I was nervous to start trying to get pregnant, because I didn’t know if I was ready for such a big life change. Additionally, I wasn’t sure my husband and I had spent enough time doing “us”. I didn’t think I traveled enough, or had my career all worked out. What I didn’t realize was how difficult it could be to get pregnant or to stay pregnant.
When we did start, we got pregnant quickly. I was shocked and excited. 5 weeks into my pregnancy, I started having bad cramping and some bleeding. Friends assured me this was normal, but I went so far down the rabbit hole on Google and got a million different answers. I finally went in for an HCG test and it it showed my levels were not increasing enough. The doctor told me to hope for the best, but expect the worse. For 3 weeks, I cramped and bled and wondered if the pregnancy would survive.
Finally, one night at I started having the most awful cramps and bleeding. I was having a miscarriage, but I was in too much physical pain to feel the loss. The next week I felt hollow and empty. It didn’t help to hear how “common” it is and that “at least I could get pregnant.” Nothing stopped the disappointment. I didn’t understand why it looked so easy for everyone else to stay pregnant.
3 months later, I was lucky to be pregnant again. I went for an early ultrasound, and the tech looked at me with a very concerned face. I nearly jumped off the table, convinced she saw something wrong with the pregnancy. She said, “Sorry, it is just that we see two. They are in the same sac, they are identical.” I cried because at that moment I realized that my mom, who had died 3 years earlier, was watching out for me. I was given back the soul I had lost before.
The boys were sharing the same placenta, which can be dangerous. At 9 weeks, I went to a high-risk doctor. I was told that one of the twins had a 90% chance of having hydrops, a severe, life-threatening condition. She even brought up a selective abortion and was worried that both twins would have this because they were identical. They told me to wait for a miscarriage, but that they would test me again at 13 weeks with a CVS test. My husband and I already had a celebration trip planned to Hawaii, and we decided to go and think positive thoughts, ask people to pray for us, and hope for the best.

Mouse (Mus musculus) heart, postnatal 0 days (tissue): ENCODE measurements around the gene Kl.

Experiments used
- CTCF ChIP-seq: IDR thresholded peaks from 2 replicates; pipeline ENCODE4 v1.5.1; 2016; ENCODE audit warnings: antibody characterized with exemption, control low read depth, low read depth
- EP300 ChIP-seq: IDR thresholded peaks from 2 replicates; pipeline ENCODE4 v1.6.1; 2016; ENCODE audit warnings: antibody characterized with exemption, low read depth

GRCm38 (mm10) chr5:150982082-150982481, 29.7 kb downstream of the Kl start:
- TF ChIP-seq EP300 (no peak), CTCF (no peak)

I packed pain killers in case I had a miscarriage again and worried day and night if the babies inside of me were going to survive. At 13 weeks I went in for the CVS test. I waited 2 weeks for the results. And, I tried to wear baggy clothes so I wouldn’t have to tell people I was pregnant when I was not sure if the pregnancy was going to be viable. The call finally came – we had two healthy baby boys.
I cried so hard. I couldn’t believe they were really healthy. The rest of my pregnancy I was monitored very closely for twin-to-twin transfusion syndrome and preeclampsia. Finally, at 34 weeks and 5 days my water broke. I had a C-section and gave birth to Winston and Ryder, my beautiful twin boys. They spent two weeks in the NICU, because they did not know how to feed. Now 7 months later, they are 22 pounds. The whole experience taught me to believe in miracles, and that people are watching over me. I will always remember June 9th the due date of my first pregnancy, but I truly feel like I have the children I was meant to have.